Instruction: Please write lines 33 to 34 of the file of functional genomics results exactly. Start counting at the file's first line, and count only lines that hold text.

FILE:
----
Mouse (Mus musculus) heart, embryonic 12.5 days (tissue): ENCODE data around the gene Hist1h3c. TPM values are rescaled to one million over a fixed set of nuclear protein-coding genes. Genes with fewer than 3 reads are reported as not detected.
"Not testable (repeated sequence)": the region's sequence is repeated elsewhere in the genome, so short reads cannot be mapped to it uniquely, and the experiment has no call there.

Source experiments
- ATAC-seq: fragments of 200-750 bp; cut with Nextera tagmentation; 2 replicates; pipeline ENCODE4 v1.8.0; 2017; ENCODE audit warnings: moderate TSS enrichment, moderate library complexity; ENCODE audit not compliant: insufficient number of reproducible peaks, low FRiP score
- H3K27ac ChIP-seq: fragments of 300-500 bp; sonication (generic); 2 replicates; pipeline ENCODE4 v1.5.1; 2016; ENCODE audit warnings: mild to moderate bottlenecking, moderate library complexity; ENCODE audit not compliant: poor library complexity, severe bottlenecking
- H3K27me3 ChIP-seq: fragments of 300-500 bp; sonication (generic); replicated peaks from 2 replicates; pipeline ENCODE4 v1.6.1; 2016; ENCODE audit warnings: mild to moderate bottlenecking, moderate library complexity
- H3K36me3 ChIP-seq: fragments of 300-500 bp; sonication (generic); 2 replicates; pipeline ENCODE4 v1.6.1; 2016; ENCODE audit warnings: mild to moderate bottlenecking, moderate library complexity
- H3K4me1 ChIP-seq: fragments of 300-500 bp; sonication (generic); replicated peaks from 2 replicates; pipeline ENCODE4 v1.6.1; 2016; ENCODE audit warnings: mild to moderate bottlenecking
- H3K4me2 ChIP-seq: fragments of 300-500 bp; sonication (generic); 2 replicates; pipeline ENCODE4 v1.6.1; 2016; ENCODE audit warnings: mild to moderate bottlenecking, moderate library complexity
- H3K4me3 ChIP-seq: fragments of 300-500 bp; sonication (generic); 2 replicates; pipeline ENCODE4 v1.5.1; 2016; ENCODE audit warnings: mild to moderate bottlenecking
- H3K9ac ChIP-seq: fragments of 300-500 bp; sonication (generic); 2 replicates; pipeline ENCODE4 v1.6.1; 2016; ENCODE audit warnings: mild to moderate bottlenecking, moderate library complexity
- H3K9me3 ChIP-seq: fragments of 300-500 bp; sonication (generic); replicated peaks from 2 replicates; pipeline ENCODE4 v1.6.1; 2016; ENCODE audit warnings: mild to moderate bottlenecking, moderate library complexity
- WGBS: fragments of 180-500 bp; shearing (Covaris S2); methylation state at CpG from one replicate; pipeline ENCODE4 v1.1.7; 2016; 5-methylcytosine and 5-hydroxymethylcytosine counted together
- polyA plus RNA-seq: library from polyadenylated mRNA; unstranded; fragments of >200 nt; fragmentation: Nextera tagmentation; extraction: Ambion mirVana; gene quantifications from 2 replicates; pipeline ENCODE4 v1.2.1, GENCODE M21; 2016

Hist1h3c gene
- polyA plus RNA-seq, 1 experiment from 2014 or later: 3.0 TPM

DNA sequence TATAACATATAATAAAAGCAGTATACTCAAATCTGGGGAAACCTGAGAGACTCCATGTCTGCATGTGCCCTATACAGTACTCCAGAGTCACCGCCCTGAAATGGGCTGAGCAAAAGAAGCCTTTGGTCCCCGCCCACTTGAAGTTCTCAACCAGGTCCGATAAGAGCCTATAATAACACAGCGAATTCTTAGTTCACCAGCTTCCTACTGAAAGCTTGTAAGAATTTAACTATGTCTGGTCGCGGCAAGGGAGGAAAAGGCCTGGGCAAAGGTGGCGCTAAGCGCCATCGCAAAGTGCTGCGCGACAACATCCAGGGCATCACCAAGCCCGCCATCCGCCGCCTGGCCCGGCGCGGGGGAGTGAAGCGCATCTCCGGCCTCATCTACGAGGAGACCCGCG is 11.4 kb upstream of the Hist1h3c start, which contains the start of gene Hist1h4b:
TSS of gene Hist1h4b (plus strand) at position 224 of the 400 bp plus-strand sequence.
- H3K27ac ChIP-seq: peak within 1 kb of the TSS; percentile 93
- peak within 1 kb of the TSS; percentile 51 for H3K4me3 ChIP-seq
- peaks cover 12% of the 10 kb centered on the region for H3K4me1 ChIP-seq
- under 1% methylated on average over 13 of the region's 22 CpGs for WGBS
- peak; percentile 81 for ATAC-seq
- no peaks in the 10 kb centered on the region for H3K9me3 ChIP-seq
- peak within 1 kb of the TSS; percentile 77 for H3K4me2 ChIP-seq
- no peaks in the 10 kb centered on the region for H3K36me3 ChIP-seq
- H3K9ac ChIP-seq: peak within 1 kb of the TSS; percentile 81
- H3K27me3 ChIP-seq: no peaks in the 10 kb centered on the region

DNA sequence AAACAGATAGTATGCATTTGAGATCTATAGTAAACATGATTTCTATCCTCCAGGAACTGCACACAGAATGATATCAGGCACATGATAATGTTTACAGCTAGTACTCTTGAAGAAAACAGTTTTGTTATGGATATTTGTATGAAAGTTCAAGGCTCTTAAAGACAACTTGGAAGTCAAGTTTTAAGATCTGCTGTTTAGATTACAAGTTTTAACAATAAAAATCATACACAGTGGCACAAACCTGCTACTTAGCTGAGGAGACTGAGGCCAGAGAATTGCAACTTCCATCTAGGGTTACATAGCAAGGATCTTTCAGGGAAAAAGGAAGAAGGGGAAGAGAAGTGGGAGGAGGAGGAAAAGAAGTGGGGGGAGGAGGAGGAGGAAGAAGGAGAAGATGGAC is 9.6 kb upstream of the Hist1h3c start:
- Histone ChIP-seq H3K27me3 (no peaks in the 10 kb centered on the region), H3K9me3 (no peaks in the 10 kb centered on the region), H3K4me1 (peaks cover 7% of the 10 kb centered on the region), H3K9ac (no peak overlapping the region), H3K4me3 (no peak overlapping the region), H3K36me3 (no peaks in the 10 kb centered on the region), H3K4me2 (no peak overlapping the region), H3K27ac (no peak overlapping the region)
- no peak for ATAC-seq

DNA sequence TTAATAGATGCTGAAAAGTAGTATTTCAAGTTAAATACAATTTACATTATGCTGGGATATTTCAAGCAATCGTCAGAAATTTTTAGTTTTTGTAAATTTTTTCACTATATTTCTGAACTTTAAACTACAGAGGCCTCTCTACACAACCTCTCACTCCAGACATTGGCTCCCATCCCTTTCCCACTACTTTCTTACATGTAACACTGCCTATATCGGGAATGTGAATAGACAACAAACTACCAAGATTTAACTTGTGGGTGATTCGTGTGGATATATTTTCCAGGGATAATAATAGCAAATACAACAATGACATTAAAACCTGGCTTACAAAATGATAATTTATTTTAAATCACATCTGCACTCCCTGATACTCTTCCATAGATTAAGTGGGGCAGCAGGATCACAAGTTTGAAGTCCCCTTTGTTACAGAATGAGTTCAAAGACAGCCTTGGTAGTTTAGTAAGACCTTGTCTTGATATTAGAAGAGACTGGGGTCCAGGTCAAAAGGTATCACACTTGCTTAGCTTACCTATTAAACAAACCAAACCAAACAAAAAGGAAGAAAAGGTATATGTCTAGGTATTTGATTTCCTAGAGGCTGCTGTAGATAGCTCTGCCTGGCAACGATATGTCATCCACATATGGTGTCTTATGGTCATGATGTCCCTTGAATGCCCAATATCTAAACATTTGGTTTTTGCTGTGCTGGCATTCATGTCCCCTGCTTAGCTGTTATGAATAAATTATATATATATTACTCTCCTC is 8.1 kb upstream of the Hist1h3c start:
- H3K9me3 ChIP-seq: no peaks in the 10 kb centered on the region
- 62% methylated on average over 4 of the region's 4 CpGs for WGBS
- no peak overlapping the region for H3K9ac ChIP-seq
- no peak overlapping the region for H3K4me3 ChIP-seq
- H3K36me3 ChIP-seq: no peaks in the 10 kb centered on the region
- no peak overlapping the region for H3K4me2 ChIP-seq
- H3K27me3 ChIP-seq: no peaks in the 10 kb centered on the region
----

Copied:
- H3K9me3 ChIP-seq: no peaks in the 10 kb centered on the region
- 62% methylated on average over 4 of the region's 4 CpGs for WGBS